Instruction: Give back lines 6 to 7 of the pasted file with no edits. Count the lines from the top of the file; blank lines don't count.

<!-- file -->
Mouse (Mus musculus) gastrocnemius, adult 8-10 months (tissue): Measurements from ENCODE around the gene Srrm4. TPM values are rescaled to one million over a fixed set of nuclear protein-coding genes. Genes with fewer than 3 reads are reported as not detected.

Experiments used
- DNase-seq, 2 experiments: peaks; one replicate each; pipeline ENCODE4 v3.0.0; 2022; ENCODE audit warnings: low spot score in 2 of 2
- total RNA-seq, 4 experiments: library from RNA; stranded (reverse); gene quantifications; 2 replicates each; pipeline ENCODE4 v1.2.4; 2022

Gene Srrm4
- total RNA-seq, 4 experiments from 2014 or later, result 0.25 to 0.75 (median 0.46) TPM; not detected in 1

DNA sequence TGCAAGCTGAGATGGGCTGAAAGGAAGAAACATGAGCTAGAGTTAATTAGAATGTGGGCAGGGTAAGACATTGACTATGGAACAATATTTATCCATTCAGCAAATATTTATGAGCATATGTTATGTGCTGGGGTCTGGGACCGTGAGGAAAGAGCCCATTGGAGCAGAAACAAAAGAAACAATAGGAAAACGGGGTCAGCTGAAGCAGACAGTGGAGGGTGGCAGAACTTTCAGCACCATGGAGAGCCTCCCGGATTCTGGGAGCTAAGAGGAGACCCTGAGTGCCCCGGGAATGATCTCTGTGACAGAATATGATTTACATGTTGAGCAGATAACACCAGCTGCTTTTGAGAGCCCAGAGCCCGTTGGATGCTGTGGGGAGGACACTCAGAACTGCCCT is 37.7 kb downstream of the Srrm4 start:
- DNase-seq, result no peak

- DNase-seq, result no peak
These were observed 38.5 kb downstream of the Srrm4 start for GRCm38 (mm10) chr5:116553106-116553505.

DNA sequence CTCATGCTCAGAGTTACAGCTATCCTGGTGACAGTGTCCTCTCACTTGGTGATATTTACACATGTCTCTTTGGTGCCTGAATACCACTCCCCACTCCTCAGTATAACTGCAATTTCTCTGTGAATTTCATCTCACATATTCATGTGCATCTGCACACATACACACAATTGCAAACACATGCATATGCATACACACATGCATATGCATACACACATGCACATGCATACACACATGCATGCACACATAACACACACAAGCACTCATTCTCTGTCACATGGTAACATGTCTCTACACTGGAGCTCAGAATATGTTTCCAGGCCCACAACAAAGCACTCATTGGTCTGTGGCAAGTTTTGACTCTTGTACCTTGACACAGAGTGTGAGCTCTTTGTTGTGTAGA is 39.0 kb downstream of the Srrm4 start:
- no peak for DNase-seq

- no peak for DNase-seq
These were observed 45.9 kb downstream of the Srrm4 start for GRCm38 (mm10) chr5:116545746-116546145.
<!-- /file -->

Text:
- total RNA-seq, 4 experiments from 2014 or later, result 0.25 to 0.75 (median 0.46) TPM; not detected in 1

DNA sequence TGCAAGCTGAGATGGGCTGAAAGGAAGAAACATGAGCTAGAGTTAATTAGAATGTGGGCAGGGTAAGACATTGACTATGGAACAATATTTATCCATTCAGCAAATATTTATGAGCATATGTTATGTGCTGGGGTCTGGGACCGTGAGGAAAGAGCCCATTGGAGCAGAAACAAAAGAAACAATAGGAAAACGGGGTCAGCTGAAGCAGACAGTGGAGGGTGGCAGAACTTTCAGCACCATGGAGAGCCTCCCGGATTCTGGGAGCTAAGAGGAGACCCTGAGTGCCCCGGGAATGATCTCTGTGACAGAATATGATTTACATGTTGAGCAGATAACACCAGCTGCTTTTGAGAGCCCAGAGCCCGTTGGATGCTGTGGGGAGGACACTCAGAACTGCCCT is 37.7 kb downstream of the Srrm4 start: